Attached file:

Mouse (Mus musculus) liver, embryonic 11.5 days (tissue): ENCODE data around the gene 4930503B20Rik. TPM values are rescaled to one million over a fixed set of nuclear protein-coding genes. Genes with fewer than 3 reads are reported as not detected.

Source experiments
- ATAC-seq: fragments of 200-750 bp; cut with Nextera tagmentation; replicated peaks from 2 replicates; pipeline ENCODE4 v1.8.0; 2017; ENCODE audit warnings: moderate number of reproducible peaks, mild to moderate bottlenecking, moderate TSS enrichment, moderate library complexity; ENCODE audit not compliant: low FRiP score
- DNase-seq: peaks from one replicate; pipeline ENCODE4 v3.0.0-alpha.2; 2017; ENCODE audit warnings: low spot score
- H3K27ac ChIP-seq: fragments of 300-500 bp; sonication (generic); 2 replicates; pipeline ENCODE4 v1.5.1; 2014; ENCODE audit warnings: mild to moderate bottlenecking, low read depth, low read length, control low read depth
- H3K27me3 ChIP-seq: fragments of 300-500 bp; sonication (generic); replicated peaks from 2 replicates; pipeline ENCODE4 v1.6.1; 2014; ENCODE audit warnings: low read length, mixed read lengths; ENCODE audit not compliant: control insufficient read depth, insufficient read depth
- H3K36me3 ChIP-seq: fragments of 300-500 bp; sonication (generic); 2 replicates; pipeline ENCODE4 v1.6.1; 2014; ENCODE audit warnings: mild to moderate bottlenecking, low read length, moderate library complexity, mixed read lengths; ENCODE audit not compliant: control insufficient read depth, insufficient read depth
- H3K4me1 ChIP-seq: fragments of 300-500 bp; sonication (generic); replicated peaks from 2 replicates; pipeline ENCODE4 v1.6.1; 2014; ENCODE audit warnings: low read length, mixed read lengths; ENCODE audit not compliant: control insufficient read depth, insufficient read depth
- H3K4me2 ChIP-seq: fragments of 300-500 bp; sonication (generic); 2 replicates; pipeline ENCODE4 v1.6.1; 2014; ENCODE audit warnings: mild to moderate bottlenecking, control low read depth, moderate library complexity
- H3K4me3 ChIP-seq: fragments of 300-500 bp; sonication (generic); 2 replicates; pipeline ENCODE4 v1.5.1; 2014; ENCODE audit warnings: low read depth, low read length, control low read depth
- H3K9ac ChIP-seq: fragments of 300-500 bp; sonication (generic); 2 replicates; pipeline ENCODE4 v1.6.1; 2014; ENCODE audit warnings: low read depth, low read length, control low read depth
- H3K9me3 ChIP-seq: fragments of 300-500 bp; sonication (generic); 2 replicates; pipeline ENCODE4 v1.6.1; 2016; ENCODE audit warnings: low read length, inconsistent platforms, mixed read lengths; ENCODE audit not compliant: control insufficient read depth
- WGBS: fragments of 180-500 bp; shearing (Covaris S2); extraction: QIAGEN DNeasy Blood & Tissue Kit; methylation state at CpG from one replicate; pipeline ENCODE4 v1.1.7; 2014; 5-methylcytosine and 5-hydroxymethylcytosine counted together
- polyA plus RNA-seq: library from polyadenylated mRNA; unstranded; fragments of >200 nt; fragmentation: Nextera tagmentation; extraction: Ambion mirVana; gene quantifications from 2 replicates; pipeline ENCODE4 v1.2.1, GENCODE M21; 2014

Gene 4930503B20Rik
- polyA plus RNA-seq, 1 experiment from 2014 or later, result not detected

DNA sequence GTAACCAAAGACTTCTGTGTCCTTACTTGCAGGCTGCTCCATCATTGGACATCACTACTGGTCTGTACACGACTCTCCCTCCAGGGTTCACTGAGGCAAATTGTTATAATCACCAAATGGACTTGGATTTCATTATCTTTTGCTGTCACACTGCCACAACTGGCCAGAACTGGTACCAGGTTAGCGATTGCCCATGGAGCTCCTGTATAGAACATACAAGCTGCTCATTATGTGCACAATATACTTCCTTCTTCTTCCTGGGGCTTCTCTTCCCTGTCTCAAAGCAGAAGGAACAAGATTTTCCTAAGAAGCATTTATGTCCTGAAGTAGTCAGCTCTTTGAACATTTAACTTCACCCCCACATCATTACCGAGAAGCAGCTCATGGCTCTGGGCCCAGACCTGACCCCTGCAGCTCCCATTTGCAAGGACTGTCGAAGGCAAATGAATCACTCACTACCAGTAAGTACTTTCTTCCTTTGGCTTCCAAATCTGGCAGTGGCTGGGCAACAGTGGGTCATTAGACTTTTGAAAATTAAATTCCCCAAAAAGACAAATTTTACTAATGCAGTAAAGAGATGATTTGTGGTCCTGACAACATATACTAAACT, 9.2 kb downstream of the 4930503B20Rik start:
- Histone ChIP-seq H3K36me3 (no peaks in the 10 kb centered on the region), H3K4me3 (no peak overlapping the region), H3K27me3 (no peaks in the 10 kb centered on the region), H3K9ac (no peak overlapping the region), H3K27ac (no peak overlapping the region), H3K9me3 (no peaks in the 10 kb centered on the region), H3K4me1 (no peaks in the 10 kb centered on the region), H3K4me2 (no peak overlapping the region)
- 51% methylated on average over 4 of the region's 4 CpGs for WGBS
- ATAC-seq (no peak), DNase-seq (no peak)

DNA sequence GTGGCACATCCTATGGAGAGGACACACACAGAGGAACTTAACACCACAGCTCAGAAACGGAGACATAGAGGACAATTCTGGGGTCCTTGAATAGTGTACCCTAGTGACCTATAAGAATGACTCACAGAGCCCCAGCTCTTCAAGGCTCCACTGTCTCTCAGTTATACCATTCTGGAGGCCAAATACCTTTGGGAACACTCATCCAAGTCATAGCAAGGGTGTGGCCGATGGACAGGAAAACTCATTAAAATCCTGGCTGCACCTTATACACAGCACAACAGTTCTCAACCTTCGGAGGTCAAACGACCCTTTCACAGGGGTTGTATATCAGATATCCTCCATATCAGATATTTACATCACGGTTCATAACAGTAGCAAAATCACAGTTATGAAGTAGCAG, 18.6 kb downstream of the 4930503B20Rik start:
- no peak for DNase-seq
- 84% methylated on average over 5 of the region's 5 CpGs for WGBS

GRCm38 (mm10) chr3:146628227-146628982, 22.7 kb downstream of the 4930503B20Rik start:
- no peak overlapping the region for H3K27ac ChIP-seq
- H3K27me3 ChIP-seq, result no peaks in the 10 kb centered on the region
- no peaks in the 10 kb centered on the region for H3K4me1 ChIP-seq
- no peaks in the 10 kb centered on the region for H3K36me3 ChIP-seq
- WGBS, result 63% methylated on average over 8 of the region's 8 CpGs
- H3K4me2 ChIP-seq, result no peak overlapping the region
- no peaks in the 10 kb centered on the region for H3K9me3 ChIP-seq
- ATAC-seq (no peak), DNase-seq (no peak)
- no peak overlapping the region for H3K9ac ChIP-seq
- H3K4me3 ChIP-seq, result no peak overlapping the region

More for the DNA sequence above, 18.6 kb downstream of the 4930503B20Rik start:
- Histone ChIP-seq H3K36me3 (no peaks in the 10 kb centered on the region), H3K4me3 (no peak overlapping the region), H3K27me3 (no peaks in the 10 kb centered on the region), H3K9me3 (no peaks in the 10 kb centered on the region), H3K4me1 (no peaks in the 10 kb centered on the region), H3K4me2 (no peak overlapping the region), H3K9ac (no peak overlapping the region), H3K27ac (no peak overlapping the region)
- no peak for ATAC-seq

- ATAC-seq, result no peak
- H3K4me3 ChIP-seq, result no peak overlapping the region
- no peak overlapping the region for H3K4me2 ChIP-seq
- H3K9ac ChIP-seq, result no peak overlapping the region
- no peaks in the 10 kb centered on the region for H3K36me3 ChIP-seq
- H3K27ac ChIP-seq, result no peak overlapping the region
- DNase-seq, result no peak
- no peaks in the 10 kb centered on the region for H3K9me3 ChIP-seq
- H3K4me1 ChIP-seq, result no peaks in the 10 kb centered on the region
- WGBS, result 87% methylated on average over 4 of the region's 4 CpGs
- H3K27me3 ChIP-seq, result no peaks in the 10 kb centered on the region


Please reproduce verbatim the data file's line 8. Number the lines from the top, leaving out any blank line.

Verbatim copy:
- H3K4me1 ChIP-seq: fragments of 300-500 bp; sonication (generic); replicated peaks from 2 replicates; pipeline ENCODE4 v1.6.1; 2014; ENCODE audit warnings: low read length, mixed read lengths; ENCODE audit not compliant: control insufficient read depth, insufficient read depth